Tag Archives: why-an-MBA

Amen Mr Jobs

The sad news today is Steve Jobs is dead, and America and the world has lost one of the most capable and innovative leaders ever born.

Steve Jobs’ Commencement address to graduating Stanford students in 2005 is the kind of orienting motivational document that is worth reading from time to time no matter who you are and what you do. But, in the spirit of better MBA applications, which is what this blog is 100 percent about, it’s worth going there today specifically to draw some lessons.

Lesson 1: Structure

In his opening few words, Jobs tells his audience: “Today I want to tell you three stories from my life.” What is he doing? He’s saying, here is the structure of what’s to come. Three stories. He’s signposted it in just one sentence, with no artifice and no fuss, and via these few words everyone knows what is coming and where they are all the way through the program. That’s being kind to your listener (or reader.) Kindness is often rewarded.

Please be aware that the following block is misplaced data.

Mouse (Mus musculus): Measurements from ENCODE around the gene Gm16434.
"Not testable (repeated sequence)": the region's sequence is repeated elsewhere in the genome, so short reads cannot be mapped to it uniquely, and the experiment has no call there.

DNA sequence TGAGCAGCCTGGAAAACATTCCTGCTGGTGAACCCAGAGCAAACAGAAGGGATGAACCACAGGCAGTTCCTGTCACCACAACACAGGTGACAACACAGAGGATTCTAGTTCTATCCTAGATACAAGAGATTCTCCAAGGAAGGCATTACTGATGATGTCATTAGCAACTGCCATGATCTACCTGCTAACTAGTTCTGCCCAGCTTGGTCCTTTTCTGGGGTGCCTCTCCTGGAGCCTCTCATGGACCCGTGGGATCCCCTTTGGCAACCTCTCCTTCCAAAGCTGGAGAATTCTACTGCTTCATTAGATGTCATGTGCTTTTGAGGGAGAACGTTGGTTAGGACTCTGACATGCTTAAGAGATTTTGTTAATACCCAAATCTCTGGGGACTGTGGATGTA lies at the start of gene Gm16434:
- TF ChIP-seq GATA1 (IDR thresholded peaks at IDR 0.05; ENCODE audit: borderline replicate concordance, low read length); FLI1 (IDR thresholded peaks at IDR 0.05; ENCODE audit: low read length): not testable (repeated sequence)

Lesson 2: Stories

Jobs needs to communicate fairly high-level and potentially abstract notions to do with choice, motivation, learning, patience, luck, love – and so on — to students. He could (so many do…) say something like: “It’s really important to be motivated and stay focused, and keep your focus when things go against you because sometimes adversity has good consequences you can’t see at the time …” Yawn.

Instead, he tells stories – relating concrete situations and events about himself. You are pulled into his life, prickled by the detail, listening or reading on willingly to know what happened next and how it turned out.